Keep in mind that if you have access to a 401(k) plan, your employee contribution limit applies across all plans, not per plan. So if you max out your contributions to a different employer-sponsored 401(k), you may only be able to make employer contributions to your solo 401(k).

Employee contributions are tax-deferred and should be made no later than December 31 (sole proprietors and single member LLCs have until the tax-filing deadline for the year, generally April 15); employer contributions can't be made any later than the tax-filing deadline. If your business is not incorporated, you can generally deduct employer contributions (which include employee contributions) for yourself from your personal income. If your business is incorporated, you can count these contributions as a business expense. Consult with a tax professional for your situation.

Solo Roth 401(k) contribution limits

If your solo 401(k) plan allows Roth contributions, the Roth solo 401(k) contribution limit is the same as the pre-tax contribution limit. Employee contributions are not tax-deductible to the employee but may be treated as a business expense. When the time comes to withdraw, withdrawals are tax-free as long as you're at least 59½ and have had the account for 5 years. SECURE 2.0 now allows employers to make matching contributions to Roth accounts.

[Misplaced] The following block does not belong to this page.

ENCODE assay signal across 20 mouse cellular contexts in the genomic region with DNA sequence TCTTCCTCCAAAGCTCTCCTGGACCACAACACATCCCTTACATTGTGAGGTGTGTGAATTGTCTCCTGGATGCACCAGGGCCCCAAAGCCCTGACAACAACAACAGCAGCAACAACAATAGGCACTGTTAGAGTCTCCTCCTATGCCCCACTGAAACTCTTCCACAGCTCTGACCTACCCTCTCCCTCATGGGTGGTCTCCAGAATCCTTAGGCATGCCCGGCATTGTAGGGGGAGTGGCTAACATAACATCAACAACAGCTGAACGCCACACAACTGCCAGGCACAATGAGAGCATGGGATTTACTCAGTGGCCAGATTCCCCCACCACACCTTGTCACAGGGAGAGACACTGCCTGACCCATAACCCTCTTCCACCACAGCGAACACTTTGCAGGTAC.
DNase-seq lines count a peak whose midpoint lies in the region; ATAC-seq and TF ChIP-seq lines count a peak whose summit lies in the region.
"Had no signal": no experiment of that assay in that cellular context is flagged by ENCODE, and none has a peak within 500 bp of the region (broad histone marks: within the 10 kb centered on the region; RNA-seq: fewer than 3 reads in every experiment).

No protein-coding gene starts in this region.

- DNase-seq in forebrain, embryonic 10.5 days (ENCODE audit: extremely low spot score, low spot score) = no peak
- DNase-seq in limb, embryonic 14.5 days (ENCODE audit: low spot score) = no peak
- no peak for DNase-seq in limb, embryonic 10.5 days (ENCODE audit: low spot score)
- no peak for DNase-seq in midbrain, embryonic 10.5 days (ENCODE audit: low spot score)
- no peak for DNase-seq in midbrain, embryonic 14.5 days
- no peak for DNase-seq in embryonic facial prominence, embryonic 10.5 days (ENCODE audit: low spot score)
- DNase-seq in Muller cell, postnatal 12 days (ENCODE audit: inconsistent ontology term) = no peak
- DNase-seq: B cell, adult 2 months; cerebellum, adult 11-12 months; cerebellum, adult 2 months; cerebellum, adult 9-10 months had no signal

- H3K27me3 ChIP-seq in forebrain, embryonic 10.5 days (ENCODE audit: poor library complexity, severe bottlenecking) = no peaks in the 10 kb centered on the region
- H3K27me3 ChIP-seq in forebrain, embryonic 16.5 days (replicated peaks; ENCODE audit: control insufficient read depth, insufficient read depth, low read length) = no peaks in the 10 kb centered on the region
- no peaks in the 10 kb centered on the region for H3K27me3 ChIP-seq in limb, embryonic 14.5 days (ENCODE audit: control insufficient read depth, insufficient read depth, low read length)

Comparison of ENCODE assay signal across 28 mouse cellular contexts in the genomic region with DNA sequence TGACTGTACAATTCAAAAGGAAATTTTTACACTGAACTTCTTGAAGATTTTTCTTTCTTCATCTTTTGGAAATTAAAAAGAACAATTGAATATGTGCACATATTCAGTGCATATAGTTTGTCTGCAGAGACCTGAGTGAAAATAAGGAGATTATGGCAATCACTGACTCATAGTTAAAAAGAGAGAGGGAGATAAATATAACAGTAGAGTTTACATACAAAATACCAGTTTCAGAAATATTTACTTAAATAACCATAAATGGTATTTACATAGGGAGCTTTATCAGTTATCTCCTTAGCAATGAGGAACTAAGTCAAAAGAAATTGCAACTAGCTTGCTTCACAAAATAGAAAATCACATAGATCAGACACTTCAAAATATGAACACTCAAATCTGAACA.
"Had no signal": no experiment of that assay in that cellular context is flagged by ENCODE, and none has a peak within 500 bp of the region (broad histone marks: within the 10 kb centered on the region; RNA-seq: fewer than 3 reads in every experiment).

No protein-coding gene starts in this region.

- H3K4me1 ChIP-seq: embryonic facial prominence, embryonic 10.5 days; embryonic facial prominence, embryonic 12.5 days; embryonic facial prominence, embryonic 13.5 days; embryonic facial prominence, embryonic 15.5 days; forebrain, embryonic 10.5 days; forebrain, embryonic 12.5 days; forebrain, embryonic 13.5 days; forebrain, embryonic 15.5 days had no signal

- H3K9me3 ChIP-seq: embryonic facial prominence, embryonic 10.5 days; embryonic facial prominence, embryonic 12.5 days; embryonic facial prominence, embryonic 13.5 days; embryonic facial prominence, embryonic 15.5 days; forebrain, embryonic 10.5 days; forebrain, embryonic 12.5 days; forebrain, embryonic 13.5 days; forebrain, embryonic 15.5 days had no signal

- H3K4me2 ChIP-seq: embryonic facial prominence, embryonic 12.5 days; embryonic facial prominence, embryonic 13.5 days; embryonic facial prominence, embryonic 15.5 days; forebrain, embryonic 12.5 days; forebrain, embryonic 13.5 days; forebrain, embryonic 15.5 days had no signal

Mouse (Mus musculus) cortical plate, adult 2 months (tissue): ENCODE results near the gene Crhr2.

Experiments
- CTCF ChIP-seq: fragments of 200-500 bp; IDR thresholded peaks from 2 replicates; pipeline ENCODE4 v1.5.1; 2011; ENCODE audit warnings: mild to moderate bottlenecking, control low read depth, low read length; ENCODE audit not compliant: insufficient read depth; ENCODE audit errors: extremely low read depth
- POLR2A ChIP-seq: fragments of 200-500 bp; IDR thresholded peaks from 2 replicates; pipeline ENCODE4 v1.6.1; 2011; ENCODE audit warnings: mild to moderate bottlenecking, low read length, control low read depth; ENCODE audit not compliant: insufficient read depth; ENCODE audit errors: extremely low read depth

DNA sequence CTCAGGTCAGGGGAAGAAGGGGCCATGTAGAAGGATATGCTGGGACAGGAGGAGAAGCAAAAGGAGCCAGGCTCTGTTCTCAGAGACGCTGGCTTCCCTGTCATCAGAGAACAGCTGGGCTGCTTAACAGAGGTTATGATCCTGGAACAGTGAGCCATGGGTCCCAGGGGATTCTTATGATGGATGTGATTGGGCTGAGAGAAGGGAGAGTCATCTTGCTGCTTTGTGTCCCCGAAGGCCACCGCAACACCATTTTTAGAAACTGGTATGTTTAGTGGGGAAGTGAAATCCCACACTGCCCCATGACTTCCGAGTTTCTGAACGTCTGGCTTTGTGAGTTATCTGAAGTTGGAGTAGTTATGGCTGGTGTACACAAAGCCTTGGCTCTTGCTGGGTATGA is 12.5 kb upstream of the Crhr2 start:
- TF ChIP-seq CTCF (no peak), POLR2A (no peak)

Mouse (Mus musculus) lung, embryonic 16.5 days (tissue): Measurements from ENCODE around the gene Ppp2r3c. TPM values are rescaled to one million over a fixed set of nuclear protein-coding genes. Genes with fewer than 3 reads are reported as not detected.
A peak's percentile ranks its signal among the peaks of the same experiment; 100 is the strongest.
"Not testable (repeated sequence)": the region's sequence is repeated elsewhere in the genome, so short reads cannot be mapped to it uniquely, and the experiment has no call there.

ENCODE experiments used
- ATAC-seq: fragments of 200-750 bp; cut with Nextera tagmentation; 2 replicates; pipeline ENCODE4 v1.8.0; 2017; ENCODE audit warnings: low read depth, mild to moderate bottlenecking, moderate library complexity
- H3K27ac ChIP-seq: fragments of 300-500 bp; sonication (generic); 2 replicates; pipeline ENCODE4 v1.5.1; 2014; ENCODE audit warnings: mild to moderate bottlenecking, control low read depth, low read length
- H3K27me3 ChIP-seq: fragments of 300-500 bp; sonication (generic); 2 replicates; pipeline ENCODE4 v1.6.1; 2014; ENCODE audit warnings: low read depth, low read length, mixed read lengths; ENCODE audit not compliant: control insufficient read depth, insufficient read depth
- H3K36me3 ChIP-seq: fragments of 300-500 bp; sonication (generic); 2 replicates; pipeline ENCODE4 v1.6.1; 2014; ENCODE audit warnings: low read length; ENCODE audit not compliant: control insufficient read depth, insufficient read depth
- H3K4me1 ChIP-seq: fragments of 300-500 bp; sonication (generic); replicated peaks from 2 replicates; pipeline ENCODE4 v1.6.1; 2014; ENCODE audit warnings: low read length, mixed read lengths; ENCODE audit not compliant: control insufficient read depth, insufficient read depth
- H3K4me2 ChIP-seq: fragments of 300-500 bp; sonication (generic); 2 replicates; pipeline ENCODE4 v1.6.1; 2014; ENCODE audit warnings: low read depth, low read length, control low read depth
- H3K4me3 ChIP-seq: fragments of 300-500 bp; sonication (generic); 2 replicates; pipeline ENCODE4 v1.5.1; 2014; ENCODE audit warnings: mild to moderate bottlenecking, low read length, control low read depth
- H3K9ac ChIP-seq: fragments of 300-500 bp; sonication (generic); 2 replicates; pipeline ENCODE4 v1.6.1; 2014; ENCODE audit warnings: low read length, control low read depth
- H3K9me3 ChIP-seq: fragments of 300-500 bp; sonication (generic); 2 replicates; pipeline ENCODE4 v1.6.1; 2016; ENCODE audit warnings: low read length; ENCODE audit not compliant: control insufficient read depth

After-tax solo 401(k) contributions

If you've maxed out your employee, catch-up (if eligible), and employer contributions, and you still want to save more for retirement, check whether your plan allows after-tax contributions.

After-tax contributions may sound a lot like Roth contributions. But unlike Roth contributions that you've already paid taxes on, after-tax contributions are held in a traditional solo 401(k) account, meaning you may eventually have to pay income taxes on a withdrawal of their earnings in retirement.

To minimize the future tax burden of after-tax contributions held in a pre-tax traditional solo 401(k), you can either do an in-plan Roth conversion if your plan allows or roll over into a Roth IRA. Rollovers can be complicated, so consult a tax professional.

What if I contributed too much to a solo 401(k)?

If you contributed too much to a solo 401(k), remove what the IRS calls "excess deferral." If you do so by Tax Day of the following year, usually April 15, you'll likely just have to pay any applicable taxes on what you overcontributed.

If you do so after that deadline, the amount of the withdrawal could be double taxed: once in the year you put in the money and then again the year the money is taken out to correct the error. You may also have to pay a 10% early withdrawal tax.